As the New York Times noted this morning, most households will receive a tax cut under the proposed tax deal between President Obama and Congressional Republicans. In fact, “the only groups likely to face a tax increase are those near the bottom of the income scale — individuals who make less than $20,000 and families with earnings below $40,000.”
The reason that the working poor will be subjected to a tax increase is because Obama agreed to swap his Making Work Pay (MWP) tax credit (which was created as part of the 2009 Recovery Act) for a one-year, two-percentage point cut in the payroll tax. As the Tax Policy Center detailed, while low-income workers were able to reap the full benefit of Making Work Pay, they don’t earn enough to gain the same benefit from the payroll tax cut:
The MWP credit gave as much as $400 to each single worker and up to $800 to couples. If you’re single and earned at least $6,452 (and less than $75,000) in 2010, you got $400. Married couples with earnings over $12,903 (and less than $150,000) got $800.
But you won’t get $400 from the payroll tax cut until your earnings reach $20,000; earnings have to be twice that high to yield the $800 that MWP gave to couples. So single taxpayers who earn less than $20,000 and married couples earning less than $40,000 will pay more in taxes under the payroll tax cut than under MWP (see graph). Like everyone else, those folks will keep their Bush-era tax cuts and everything else that would continue from 2010 into 2011. But because no other provisions would cut their 2011 taxes relatively to 2010, those taxpayers are unequivocally worse off under the compromise in 2011 than under the tax law we have this year.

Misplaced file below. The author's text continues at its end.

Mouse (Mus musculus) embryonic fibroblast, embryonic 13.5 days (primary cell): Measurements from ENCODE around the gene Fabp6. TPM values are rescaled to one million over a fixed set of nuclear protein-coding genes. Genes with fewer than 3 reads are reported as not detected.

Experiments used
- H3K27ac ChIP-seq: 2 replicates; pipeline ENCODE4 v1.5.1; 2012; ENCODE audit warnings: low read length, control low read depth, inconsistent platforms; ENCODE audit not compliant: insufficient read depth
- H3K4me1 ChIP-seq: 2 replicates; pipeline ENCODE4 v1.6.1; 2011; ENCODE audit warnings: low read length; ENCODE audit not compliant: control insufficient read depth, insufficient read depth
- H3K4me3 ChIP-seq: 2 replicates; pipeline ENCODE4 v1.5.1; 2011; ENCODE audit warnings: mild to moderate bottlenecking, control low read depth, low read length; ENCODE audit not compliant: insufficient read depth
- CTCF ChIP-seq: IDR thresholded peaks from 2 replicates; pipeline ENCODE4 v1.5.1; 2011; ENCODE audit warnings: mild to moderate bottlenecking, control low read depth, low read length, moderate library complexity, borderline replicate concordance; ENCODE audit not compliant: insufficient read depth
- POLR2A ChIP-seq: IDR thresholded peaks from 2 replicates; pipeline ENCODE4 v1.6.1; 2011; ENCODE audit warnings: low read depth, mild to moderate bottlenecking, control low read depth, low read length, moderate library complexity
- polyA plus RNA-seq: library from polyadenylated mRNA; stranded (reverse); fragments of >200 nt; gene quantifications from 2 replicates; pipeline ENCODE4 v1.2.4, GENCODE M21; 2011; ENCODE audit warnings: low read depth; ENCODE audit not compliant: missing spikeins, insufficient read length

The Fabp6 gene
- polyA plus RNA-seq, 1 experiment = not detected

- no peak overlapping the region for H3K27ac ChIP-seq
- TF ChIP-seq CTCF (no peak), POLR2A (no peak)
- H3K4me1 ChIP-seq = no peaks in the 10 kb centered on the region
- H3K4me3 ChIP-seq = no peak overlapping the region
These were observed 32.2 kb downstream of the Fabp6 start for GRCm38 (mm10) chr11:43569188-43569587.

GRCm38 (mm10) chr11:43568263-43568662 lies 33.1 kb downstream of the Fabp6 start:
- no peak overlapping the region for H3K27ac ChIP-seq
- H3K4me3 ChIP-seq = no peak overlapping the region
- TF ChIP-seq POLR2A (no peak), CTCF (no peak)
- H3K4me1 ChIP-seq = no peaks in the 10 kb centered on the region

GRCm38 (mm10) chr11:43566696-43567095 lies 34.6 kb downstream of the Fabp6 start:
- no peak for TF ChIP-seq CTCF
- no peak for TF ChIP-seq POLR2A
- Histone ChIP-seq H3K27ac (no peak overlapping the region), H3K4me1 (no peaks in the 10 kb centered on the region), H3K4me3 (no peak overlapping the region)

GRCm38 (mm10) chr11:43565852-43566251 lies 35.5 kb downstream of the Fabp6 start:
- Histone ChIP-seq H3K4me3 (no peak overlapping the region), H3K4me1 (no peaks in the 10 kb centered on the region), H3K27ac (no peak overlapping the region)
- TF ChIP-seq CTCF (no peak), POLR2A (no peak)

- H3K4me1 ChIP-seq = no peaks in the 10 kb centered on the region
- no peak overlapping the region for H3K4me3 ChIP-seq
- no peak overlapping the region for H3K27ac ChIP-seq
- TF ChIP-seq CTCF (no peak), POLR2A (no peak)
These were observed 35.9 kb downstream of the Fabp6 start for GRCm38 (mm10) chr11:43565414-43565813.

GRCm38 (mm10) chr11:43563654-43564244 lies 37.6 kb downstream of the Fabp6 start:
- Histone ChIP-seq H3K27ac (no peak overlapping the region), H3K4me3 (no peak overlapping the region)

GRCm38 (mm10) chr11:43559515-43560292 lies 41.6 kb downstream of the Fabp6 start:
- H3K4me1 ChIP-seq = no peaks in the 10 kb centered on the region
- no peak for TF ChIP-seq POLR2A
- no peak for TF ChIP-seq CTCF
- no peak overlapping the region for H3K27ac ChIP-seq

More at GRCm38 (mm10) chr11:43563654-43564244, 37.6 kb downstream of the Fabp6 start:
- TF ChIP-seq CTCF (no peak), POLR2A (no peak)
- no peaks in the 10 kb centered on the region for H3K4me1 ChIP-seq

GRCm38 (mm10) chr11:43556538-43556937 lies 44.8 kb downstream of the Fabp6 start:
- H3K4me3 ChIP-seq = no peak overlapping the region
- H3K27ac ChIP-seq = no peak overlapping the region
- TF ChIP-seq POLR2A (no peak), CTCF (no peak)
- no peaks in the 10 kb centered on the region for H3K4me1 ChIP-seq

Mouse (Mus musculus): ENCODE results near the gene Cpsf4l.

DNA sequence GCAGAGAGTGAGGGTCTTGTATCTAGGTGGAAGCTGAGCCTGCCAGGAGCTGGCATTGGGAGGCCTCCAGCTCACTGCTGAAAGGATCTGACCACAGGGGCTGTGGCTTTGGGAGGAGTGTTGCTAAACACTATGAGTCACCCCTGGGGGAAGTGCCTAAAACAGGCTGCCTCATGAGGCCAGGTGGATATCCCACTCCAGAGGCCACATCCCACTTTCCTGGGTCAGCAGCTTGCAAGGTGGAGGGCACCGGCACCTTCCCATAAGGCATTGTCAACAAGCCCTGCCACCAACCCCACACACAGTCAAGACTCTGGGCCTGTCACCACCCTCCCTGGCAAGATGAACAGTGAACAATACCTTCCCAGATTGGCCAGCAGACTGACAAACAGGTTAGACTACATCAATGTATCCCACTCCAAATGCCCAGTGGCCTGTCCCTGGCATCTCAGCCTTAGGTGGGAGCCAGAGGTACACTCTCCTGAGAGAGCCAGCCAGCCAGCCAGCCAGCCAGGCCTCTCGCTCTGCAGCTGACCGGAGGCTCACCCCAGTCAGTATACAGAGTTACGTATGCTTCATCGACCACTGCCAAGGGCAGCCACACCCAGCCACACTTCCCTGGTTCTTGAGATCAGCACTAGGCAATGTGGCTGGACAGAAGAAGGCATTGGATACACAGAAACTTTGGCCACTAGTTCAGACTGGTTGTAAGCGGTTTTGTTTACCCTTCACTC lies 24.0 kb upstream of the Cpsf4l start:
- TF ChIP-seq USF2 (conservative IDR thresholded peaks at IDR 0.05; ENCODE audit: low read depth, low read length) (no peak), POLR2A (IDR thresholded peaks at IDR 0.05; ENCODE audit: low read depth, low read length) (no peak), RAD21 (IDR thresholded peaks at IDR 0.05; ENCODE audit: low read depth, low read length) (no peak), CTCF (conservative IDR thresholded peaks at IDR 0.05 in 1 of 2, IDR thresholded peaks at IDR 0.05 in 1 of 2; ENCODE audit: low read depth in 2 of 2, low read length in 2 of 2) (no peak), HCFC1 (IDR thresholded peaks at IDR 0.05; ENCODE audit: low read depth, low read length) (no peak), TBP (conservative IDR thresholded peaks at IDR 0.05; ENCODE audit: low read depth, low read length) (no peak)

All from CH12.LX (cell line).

This translates into about $200 in higher taxes for an individual or $300 in higher taxes for a couple at the very low-end of the income scale. As the Tax Policy Center’s Bob Williams wrote, “the agreement turns on its head his repeated argument that we need to give more to the poor and ask more of the wealthy. No wonder Democrats in Congress are mad.”
Indeed, House Democrats are threatening to alter the tax package before voting on it, if they support it at all. If they do change the deal — in addition to trying to rectify placing a tax increase on the working poor while delivering a windfall to the rich — House Democrats might want to see if they can include a reauthorization of the TANF Emergency Fund, which helps create jobs for low-income workers and has won the praise of Republican governors like Gov. Haley Barbour (R-MS).